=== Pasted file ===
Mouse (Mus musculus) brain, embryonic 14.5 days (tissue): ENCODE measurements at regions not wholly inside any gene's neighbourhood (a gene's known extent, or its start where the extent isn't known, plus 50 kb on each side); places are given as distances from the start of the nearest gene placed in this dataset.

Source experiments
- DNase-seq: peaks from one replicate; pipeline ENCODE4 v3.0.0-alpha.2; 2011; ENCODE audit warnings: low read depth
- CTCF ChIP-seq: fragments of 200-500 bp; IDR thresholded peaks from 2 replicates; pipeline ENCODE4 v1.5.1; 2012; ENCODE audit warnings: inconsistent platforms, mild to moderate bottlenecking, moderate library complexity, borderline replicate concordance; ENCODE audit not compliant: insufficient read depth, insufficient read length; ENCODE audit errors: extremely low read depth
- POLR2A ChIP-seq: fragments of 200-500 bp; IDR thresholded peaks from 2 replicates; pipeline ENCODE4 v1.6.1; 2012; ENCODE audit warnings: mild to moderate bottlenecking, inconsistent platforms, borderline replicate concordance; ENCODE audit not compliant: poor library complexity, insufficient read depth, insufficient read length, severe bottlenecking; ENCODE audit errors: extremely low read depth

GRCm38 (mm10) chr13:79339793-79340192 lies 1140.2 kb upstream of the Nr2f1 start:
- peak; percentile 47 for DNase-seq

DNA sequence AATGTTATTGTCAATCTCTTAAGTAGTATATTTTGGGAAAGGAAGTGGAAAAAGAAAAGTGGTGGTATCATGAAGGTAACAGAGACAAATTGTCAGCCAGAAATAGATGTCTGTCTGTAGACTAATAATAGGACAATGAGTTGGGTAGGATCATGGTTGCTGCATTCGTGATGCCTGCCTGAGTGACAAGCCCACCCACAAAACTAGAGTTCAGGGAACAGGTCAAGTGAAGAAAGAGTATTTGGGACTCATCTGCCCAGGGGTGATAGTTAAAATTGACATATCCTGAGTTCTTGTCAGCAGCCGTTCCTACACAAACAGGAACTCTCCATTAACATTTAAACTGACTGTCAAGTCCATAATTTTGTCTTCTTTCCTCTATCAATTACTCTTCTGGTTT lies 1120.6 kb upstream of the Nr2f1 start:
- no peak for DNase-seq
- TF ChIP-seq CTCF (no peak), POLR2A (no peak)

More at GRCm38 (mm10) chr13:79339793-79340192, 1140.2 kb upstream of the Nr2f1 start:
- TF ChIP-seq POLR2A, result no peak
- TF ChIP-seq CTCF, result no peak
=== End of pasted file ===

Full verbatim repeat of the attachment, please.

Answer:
Mouse (Mus musculus) brain, embryonic 14.5 days (tissue): ENCODE measurements at regions not wholly inside any gene's neighbourhood (a gene's known extent, or its start where the extent isn't known, plus 50 kb on each side); places are given as distances from the start of the nearest gene placed in this dataset.

Source experiments
- DNase-seq: peaks from one replicate; pipeline ENCODE4 v3.0.0-alpha.2; 2011; ENCODE audit warnings: low read depth
- CTCF ChIP-seq: fragments of 200-500 bp; IDR thresholded peaks from 2 replicates; pipeline ENCODE4 v1.5.1; 2012; ENCODE audit warnings: inconsistent platforms, mild to moderate bottlenecking, moderate library complexity, borderline replicate concordance; ENCODE audit not compliant: insufficient read depth, insufficient read length; ENCODE audit errors: extremely low read depth
- POLR2A ChIP-seq: fragments of 200-500 bp; IDR thresholded peaks from 2 replicates; pipeline ENCODE4 v1.6.1; 2012; ENCODE audit warnings: mild to moderate bottlenecking, inconsistent platforms, borderline replicate concordance; ENCODE audit not compliant: poor library complexity, insufficient read depth, insufficient read length, severe bottlenecking; ENCODE audit errors: extremely low read depth

GRCm38 (mm10) chr13:79339793-79340192 lies 1140.2 kb upstream of the Nr2f1 start:
- peak; percentile 47 for DNase-seq

DNA sequence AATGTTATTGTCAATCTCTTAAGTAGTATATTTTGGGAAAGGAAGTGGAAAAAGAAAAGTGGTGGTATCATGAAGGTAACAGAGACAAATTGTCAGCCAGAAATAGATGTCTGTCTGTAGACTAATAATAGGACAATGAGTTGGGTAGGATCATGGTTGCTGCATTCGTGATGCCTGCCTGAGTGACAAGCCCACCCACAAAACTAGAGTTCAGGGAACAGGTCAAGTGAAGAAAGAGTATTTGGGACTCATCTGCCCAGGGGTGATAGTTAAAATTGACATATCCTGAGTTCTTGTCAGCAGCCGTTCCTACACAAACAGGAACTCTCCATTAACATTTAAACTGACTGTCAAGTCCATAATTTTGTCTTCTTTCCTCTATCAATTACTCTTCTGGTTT lies 1120.6 kb upstream of the Nr2f1 start:
- no peak for DNase-seq
- TF ChIP-seq CTCF (no peak), POLR2A (no peak)

More at GRCm38 (mm10) chr13:79339793-79340192, 1140.2 kb upstream of the Nr2f1 start:
- TF ChIP-seq POLR2A, result no peak
- TF ChIP-seq CTCF, result no peak